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Organic grain production in the south

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An overview of small grain production for the South, include: variety selection, equipment, post harvest handling and value add produce production.

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Organic grain production in the south

  1. 1. Organic Grain Production in the South Meagan Roberts Western Piedmont Community College
  2. 2. Organic Grains • More financial return per pound • Reduced yields up to 30% depending on species • High demand in specialty food markets, organic feed and brewing/distilling • Heirloom and heritage varieties can be best suited • Need for seed saving- sourcing usually requires doing your own increases
  3. 3. Grains • Seed plants used for food • Cereal grains- seeds that come from grasses • Wheat, oats, barley, millet, rye, corn, sorghum, rice, triticale • Pseudo-cereal grains- seeds that come from non-grasses • Buckwheat, amaranth, quinoa
  4. 4. Wheat • Bread wheat- Triticum vulgare • Hard- more protein, more gluten- breads • Soft- lower protein- cakes • All-purpose flour is a blend of hard and soft wheats • Durum wheat- Triticum durum • Pasta and semolina • “Ancient Grains”- spelt, emmer (farro), einkorn, kamut • Niche wheat-based food products- generally with higher protein content, differences in gluten (Spelt is gluten-free), and higher amounts of micronutrients • Farm Products- whole grain, seed, flour, farina, bran
  5. 5. Wheat
  6. 6. Oats, Rye and Barley • Oats- Avena sativa • Barley- Hordeum vulgare • Rye- Secale cereal- lower glycemic index • Lower gluten content, grow in areas wheat will not • Farm products- whole grain, seed, flour, bran products, ‘rolled’ grains, brewing products (malting), spouted grains
  7. 7. Oats, Rye and Barley
  8. 8. Barley- 2 row vs 6 row • Refers to the number of seed rows in the inflorescense • 2 row- less protein and carbs • 6 row- more protein and carbs, higher enzyme concentration • 6 is more common in American brewing, 2 in European brewing
  9. 9. Sorghum • Sorghum bicolor • Sugar, seed and broom types • Colors of yellow, red, black, brown, purple • Grows well in poor soil and infrequent water • Traditionally southern • Farm products- syrup, whole grain, seed, flour, brewing products
  10. 10. Sorghum
  11. 11. Corn • Zea mays • Native to North America • Flint- hard seed coat, low water content, variety of colors (Indian corn) • Dent- kernels have a ‘dent’, softer, most common food product corn in US • Popcorn- high moisture expands kernel when heated • Farm products- whole grain, seed, meal, flour, grits, popcorn
  12. 12. Corn
  13. 13. Millet and Triticale • Millet- pearl type- Pennisetum glaucum • Triticale- wheat/rye hybrid- x Triticosecale • Farm products- flour, whole grains, seed, triticale flakes
  14. 14. Millet and Triticale
  15. 15. Buckwheat • Fagopyrum esculentum • Not related to grasses, can be rotated • Farm Products- flour, groats, whole grain, seed
  16. 16. Planting Warm Season- soil temp above 60F • Corn • Sorghum • Millet • Buckwheat Cool Season- after first freeze, fall • Wheat • Oats • Rye • Barley • Triticale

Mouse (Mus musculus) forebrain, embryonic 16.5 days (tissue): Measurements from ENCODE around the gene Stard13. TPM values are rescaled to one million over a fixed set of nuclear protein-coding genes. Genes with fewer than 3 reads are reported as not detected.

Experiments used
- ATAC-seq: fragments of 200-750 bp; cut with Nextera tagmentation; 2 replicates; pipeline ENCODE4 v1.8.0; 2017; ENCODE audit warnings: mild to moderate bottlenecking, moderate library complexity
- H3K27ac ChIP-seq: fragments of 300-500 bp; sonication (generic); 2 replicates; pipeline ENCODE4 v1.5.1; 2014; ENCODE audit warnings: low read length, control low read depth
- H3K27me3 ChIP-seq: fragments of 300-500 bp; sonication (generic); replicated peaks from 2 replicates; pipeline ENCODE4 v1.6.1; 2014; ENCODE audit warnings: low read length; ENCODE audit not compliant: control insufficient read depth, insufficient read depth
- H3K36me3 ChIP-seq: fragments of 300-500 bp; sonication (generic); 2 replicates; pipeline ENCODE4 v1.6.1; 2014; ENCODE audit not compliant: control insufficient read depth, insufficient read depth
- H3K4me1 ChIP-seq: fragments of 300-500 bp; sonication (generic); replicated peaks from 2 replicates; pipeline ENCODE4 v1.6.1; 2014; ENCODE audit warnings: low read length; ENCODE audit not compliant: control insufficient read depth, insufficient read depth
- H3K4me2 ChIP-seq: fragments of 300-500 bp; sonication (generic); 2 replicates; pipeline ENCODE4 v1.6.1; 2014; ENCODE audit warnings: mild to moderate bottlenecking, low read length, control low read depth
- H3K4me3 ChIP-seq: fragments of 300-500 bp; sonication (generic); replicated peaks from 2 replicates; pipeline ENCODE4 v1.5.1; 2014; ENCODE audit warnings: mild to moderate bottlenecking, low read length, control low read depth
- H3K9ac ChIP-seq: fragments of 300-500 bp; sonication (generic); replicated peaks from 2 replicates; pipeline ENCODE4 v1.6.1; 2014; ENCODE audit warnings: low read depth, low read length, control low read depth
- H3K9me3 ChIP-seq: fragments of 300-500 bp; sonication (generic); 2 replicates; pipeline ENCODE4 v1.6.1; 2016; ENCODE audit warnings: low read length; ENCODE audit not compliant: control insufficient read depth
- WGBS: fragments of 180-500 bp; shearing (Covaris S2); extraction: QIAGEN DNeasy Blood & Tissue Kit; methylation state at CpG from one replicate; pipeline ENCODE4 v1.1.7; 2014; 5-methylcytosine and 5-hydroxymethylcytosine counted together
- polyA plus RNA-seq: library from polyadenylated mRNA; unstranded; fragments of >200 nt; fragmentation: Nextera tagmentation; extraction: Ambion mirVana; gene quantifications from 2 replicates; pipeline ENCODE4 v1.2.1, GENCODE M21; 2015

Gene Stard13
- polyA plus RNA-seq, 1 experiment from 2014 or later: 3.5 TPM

17. 17. Organic Seed Sources • Biggest issue is buying commercial quantity • Buy open-pollinated so you can save your own! • Seed Savers Exchange • Johnny’s Selected Seeds • Sustainable Seed Company • Grow Organic • Heirloom Organics
  18. 18. Variety Considerations • Corn and sorghum are easily sourced for the South • Bloody Butcher corn is a great starting place • Sand Mountain Sorghum has been most successful for us • Consider modifying northern grain planting schedules • A spring wheat from North Dakota can be a winter wheat in the South • We grow Glenn Hard Red Spring Wheat as a winter wheat in NC • Talk to your Universities for state-specific varieties • Experiment with your own variety trial before to committing to quantities • Look for naturally resistant varieties to support Organic production • Taylor variety selection to match the highest yield robbing factors
  19. 19. Equipment • Ground prep- • Traditional Tillage- plow, disc, tiller or just a spader • No-till- crimper, sprayer, mower • Seeding- grain drill or no-till drill • Harvest- combine- pull type (Allis Chalmers All Crop or International) or driven • For corn, you will need a corn head and a sheller, or a dedicated corn picker • Biggest question is cost- no till equipment is more expensive up front
  20. 20. Plow, Disc and Till
  21. 21. Spader
  22. 22. Crimper
  23. 23. Drill
  24. 24. Combine
  25. 25. Corn
  26. 26. Cleaning • Commercial seed cleaning equipment- A.R. McKay, Clipper • Storage totes- bag totes, bins etc. • Bag sewer
  27. 27. Storage • Freezer and refrigeration facilities • Freeze seed before storing under refrigeration or in vacuum sealed bags • Seed quantities for replanting can be stored in cool, dry space on pallets to allow for placement of traps
  28. 28. Processing • Milling • Meadows Milling • Osttiroler Getreidemühlen • Antique milling equipment • Germination • Malting • Rolling • Bagging and weighing
  29. 29. Markets • Bakers • Home and commercial millers • Breweries • Distilleries • Feed stores • Historical reenactment • Restaurants
  30. 30. Questions? • Meagan Roberts • mroberts@wpcc.edu • 828-448-3562 • On Facebook: WPCC Sustainable Agriculture

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